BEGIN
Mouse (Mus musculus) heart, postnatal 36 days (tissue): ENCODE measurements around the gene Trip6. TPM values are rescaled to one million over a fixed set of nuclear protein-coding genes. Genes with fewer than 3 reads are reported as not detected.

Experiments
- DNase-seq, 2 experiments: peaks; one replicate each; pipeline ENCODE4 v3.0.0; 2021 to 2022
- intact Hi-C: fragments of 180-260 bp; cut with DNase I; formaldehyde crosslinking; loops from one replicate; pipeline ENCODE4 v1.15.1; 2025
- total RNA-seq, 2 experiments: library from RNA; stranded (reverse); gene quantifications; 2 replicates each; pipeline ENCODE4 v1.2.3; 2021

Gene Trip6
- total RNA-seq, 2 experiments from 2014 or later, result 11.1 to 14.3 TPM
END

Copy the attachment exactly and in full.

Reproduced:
Mouse (Mus musculus) heart, postnatal 36 days (tissue): ENCODE measurements around the gene Trip6. TPM values are rescaled to one million over a fixed set of nuclear protein-coding genes. Genes with fewer than 3 reads are reported as not detected.

Experiments
- DNase-seq, 2 experiments: peaks; one replicate each; pipeline ENCODE4 v3.0.0; 2021 to 2022
- intact Hi-C: fragments of 180-260 bp; cut with DNase I; formaldehyde crosslinking; loops from one replicate; pipeline ENCODE4 v1.15.1; 2025
- total RNA-seq, 2 experiments: library from RNA; stranded (reverse); gene quantifications; 2 replicates each; pipeline ENCODE4 v1.2.3; 2021

Gene Trip6
- total RNA-seq, 2 experiments from 2014 or later, result 11.1 to 14.3 TPM